Wallless Space by Ernst Meister (Translated by Graham Foust and Samuel Frederick)

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At most reductive, I can tell you that Wallless Space is a book of poetry that is concerned with mortality. But it gets better than that. Wallless Space is a translation of a relatively unknown German poet—Ernst Meister—who wrote in postwar Germany (but wait, it gets better) and the book is his final collection, and (even better) it was published the same year as his death. These strange and somber circumstances turn a poet “concerned with mortality” into a retroactive authority on the subject, especially when considering lines like these:

The story
of that which was
is contained only
in ruin.

The dead, namely,
they’re incapable of
the circuitous
fable of themselves.

Even though
the grave would be
the very place
of storytelling.

One cannot help but imagine Meister relaying these lines from “the very place / of storytelling,” wherein finality allows the living language to exist.

Wallless Space was originally published in 1979 and released in a dual-language edition by Wave Books in September 2014. Translated by Graham Foust and Samuel Frederick, the book consists of short, stark stanzas—most are fewer than a dozen lines of dimeter or trimeter. Though brief, the poems are dense with contemplations about morality and a sometimes-playful look at the quotidian and the sublime. Meister surprises readers with stark, unexpected imagery and often uses repetition as a way to interrogate abstractions:

You Earth full of skulls,
what am I saying, and what
is saying?

Wallless Space is the third book in a loose trilogy that includes In Time’s Rift (Wave Books 2012) and Of Entirety Say the Sentence (forthcoming from Wave Books in 2015). In his review of In Time’s Rift, the first in the trilogy, Alex Estes notes how significantly existentialist thought and philosophy—primarily Heidegger—inform Meister’s poetry. Meister_cr._Rimbaud_Verlag_bw_5_grandeHeidegger haunts this collection as well, as Meister employs Heideggerian terminology and neologisms that must have been tough to translate. Lofty notions of eternity, Being, and existence fall alongside ordinary objects like houses, roosters, and stones. In their introduction, translators Foust and Frederick note the difficulty in finding English equivalents to Meister’s German diction, giving the poet’s multifaceted use of the idea of “nothingness” as an example:  Nichts, Nichtigkeit, and nicht find English approximations in “nothingness,” “nothing,” “no,” and “Not.” The translators also point to moments in the text where the impossibility of finding a decent translation forced their decision to settle on a word or phrase that could only be good enough.

Such is the struggle of translation. German-American author Edith Hamilton remarked on the humility of translators who must try to “communicate an incommunicable beauty,” which entirely describes the challenges of the art form and task at hand for Foust and Frederick, who, might I add, did a damn fine job. Foust and Frederick are mindful of the culture and literary context of Meister’s work and negotiate linguistic differences with grace. The translators surrender to the rhetoricity of the original and subordinate the self (or selves) in order to communicate Meister’s vision with accuracy. When faced with the brick wall of the untranslatable, they figure out a way. For example, take the title poem of the collection, which I will include here in its entirety:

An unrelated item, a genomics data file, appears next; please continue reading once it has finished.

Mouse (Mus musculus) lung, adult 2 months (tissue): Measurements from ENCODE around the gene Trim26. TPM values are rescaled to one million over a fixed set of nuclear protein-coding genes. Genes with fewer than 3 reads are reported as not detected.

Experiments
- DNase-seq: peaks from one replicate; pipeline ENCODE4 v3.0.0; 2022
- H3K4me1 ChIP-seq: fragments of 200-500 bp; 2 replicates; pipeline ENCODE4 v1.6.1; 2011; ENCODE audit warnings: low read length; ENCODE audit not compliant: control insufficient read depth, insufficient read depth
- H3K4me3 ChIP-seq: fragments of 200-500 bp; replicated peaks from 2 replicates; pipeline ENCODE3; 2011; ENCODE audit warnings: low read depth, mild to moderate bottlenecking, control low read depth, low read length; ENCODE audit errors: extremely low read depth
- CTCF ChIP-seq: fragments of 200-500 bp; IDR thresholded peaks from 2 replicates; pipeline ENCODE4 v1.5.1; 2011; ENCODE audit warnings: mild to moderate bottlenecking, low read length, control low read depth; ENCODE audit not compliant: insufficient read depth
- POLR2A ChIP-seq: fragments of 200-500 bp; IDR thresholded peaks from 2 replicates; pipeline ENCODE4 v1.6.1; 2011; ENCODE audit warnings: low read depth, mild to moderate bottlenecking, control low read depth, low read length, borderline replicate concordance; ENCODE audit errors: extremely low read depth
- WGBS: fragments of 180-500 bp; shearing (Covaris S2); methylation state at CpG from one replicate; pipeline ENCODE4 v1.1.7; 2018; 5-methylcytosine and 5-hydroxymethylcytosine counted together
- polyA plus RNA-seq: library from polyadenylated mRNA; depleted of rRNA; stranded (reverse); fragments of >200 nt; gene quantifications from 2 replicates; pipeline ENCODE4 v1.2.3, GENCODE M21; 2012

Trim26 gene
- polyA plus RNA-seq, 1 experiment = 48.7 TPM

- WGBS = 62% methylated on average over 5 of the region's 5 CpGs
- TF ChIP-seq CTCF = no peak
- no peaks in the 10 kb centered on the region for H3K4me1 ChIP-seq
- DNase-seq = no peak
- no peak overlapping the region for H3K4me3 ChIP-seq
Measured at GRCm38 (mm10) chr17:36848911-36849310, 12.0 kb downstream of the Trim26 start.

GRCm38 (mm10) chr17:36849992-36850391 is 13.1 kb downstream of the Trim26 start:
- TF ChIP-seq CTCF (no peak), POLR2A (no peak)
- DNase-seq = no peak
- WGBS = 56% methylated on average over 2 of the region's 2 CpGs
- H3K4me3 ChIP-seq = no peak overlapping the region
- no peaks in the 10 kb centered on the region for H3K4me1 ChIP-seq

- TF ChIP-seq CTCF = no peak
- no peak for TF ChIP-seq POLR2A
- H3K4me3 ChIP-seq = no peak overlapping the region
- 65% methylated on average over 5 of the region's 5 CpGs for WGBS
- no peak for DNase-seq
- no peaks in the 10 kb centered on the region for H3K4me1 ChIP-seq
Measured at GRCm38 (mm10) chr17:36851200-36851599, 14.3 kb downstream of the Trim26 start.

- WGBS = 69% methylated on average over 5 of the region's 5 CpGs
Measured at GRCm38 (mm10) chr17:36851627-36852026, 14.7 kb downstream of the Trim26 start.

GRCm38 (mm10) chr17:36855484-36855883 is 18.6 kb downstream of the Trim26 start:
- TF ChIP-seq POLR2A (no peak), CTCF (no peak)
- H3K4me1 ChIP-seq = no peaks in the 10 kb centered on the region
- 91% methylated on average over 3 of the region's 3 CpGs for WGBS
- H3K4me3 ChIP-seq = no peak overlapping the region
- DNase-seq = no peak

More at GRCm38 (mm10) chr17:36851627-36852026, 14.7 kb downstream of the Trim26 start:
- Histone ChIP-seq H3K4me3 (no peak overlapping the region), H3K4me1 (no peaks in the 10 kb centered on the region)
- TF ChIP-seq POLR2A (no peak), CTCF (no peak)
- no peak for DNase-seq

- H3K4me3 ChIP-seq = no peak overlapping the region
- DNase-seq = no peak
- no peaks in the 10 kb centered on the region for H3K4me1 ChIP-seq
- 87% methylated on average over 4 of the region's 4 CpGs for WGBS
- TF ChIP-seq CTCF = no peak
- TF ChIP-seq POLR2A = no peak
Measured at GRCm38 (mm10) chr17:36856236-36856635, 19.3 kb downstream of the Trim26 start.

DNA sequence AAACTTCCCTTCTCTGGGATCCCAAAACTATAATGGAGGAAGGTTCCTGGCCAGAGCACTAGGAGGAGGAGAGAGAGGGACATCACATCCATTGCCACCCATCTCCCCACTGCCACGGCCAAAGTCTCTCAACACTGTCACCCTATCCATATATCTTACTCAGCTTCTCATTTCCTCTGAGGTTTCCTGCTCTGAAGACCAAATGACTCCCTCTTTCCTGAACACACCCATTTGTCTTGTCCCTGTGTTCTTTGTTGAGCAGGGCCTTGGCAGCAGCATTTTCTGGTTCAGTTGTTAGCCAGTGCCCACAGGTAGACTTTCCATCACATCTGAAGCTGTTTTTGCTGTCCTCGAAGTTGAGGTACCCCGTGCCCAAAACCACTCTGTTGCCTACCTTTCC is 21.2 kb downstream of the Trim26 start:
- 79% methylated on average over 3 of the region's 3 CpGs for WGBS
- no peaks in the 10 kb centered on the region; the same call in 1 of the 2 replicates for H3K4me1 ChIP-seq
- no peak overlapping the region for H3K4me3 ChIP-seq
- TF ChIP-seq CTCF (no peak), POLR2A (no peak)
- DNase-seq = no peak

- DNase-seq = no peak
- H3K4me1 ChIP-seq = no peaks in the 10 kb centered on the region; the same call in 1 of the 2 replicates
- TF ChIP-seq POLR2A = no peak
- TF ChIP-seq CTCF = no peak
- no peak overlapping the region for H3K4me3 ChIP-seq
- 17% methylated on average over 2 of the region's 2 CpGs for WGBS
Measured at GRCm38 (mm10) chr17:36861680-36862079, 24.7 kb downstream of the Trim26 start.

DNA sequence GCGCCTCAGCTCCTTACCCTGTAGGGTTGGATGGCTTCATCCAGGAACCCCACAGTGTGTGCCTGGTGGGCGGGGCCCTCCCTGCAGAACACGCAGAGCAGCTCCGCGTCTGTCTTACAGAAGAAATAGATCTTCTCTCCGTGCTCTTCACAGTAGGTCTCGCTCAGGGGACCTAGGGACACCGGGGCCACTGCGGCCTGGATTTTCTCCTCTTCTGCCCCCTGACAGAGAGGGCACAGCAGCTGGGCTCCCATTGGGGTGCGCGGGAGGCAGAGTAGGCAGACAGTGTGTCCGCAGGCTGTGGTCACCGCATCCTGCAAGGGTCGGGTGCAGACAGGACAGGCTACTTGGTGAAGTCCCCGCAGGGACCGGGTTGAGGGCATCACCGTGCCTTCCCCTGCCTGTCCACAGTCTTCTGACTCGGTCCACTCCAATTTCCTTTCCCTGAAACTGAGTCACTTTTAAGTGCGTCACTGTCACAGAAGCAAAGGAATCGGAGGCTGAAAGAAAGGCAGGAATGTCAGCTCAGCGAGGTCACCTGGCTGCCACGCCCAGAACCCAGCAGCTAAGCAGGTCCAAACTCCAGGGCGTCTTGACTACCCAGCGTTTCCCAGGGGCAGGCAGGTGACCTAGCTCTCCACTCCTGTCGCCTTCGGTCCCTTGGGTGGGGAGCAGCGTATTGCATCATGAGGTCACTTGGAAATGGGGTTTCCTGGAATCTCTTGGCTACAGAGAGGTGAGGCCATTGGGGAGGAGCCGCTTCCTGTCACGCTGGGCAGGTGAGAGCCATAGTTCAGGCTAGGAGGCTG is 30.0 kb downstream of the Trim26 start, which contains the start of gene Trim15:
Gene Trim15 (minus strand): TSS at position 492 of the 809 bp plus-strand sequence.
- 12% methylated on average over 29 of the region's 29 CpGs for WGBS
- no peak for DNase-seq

To be spirit
or dust, it’s all
the same in the universe.

Nothing is, with
which to reach the edge
of the emptiness.

That edge is
not even there.
What is is

and is bottled up, blotted out
in the wallless vessel
of space.

The phrase of importance is “bottled up, blotted out” or in the original German, aufgehoben. The translators note that this word has “a range of often contradictory meanings, including ‘abolished,’ ‘canceled out,’ ‘contained,’ ‘preserved,’ and ‘saved up’.” Not only is it the titular moment, but it also carries crucial meaning as Meister remarks on how existence both contains and overwhelms us. Foust and Frederick explain: “‘What is,’ therefore, is also lost in this infinite space, ‘abolished’ or ‘canceled out’ precisely because it is, paradoxically, ‘contained’ by the voice, the abyss of being.” As a translator, to get to such an indispensable point in the text and find an “incommunicable beauty” is unimaginable. The “bottled up, blotted out” solve encapsulates the contradictory meanings and is clever in its anagrammatic flair.

Also to the translators’ credit, the collection sounds great to an English-speaking audience. For such terse poems, each one carries a satisfying array of alliteration, assonance, rhyme, and repetition—they are dense in both phonetic quality and thought. The poems in Wallless Space are the kind that call you back and make you appreciate them anew—they demand that you pause and engage philosophically, aesthetically, spiritually.

But how can you be sure that this book is for you? If you revel in a Rilkean search for meaning. If you like to read poets’ poets. If you wish the word “decayedness” came up more. If you love Dickinson but wonder what she’d do without a trace of Romanticism and an austere German heart. If any or all of that sounds appealing, then join us in reading a fantastic (albeit neglected) poet whose concern with mortality is a pleasure to “we who are aligned / all through time . . . ” which is to say, to us all.


Rebecca Wadlinger is a poet and translator living in Portland, OR. More from this author →